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Nigeria: Resolving the Crisis in Unilag

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The visitation panel is welcome

The establishment by President Muhammadu Buhari of a special visitation panel to investigate the events that led to the sacking of the University of Lagos Vice-Chancellor, Prof Oluwatoyin Ogundipe, is commendable. The Academic Staff Union of Universities (ASUU) had sought the intervention of the president, which has now been granted. In the interim, the president has also directed Ogundipe and the university’s pro-chancellor/chairman of council, Dr Wale Babalakin to recuse themselves from official duties pending the outcome of the investigation. By asking the University Senate to convene urgently and appoint an acting vice-chancellor, the president has also effectively sacked Prof Theophilus Soyombo who was appointed by the council in controversial circumstances.

Between the suspended governing council and the embattled VC, there would seem to have been violations of extant processes. The council is well within its rights to sack the VC if indeed he committed indefensible violations of the codes of his office. But there are issues of process which the visitation panel will now have to examine in light of what is in the public domain. Expected to submit its report within two weeks, the seven-man panel has been mandated to examine the report of the council sub-committee on review of the university’s expenditure and make appropriate recommendations after giving all the principal actors opportunity to defend themselves. The panel is also expected to examine steps taken by the council leading to the removal of Ogundipe in order to determine whether he was given fair hearing and that due process was followed in accordance to the extant laws governing federal universities.

Without prejudice to the outcome of the investigation by the visitation panel, the manner in which the council sat in Abuja to sack the VC was somewhat untidy. It led to the refusal by many stakeholders to accept the appointment of an interim vice-chancellor and divided the university. Both the local branch of ASUU and the national body had condemned the decision. So did the University of Lagos alumni association which agreed with the position of the senate that due process was not followed.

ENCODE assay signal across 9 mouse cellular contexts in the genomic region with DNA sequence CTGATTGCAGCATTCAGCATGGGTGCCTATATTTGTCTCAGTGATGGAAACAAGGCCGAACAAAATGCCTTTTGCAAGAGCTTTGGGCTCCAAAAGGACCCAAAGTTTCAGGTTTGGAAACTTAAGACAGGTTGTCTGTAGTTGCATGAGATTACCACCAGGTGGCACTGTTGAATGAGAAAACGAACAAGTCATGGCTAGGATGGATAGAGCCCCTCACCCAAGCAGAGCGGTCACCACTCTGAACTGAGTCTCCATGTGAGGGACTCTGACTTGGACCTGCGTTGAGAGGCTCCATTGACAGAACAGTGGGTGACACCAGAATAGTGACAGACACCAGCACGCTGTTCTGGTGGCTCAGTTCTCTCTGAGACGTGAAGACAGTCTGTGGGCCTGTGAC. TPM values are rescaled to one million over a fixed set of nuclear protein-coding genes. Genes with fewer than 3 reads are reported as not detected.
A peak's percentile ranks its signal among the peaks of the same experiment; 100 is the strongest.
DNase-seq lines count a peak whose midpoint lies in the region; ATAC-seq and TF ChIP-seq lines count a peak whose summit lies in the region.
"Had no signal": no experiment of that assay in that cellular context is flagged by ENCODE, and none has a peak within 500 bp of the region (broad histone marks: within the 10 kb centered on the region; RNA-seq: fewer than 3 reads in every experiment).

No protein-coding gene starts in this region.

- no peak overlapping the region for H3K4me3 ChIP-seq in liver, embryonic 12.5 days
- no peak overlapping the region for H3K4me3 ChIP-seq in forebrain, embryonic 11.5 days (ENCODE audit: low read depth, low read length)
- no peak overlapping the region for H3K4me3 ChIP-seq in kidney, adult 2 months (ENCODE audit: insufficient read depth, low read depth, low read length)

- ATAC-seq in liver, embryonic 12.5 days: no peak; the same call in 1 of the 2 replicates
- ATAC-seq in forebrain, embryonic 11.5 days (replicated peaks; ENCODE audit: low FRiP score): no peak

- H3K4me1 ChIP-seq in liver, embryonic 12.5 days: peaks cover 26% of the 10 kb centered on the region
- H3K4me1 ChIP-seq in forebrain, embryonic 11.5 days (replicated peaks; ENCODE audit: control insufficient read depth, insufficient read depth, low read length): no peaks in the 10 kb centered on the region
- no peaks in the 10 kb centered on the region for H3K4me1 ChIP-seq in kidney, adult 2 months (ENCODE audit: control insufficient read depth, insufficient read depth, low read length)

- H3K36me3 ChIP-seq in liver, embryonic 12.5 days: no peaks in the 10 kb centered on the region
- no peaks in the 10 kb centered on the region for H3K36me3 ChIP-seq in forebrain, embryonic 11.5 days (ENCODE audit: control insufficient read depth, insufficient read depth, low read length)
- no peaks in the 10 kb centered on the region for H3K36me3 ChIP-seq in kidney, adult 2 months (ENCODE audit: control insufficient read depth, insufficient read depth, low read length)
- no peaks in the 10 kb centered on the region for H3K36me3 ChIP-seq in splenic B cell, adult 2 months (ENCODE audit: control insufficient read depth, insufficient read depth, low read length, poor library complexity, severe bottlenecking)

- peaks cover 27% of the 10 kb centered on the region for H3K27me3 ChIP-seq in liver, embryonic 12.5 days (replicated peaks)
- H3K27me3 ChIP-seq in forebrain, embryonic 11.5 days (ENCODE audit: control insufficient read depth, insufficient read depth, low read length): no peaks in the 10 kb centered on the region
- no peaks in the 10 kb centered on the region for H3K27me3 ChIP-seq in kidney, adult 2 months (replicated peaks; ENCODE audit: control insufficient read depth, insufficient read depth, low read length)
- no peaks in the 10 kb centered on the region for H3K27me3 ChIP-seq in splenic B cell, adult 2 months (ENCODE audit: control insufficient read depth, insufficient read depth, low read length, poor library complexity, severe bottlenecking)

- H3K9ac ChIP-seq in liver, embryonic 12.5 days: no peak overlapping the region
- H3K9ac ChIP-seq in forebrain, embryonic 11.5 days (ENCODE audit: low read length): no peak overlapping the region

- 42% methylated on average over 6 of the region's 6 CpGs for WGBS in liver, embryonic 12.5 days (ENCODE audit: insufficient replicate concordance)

We commend the president for acting swiftly on the matter. Whatever may be the gravity of the allegations against the ousted VC, due process is important both in the manner of his removal and in finding a replacement for the office. The position of the university’s senate is that going by the universities miscellaneous act, “a vice-chancellor can be removed by the council after a joint committee of council (three members) and senate (two members) finds them guilty, after which the Visitor, the Nigerian president, is notified for approval.” The senate added: “If there is a vacancy and there is (a) need to appoint an acting vice-chancellor, the council has the right to do (so) on the recommendation of the Senate. This has not been done.”

While we wait for the report of the visitation panel, Ogundipe also has a moral burden in the fact that he is being judged on the basis of financial propriety rather than the best traditions of academic leadership of a pivotal national institution. To embark on the political manouver of mobilising unions and mobs to remain in office, as he initially did, smacks of the kind of impunity and demagoguery that we have come to associate with crass politicians. But the hasty defence of the council by the education ministry that ought to have carefully studied the issues and processes in conflict is also quite unfortunate.

Now that the president has intervened, we hope that all critical stakeholders in the university will work for a restoration of peace and that appropriate lessons will be learnt.

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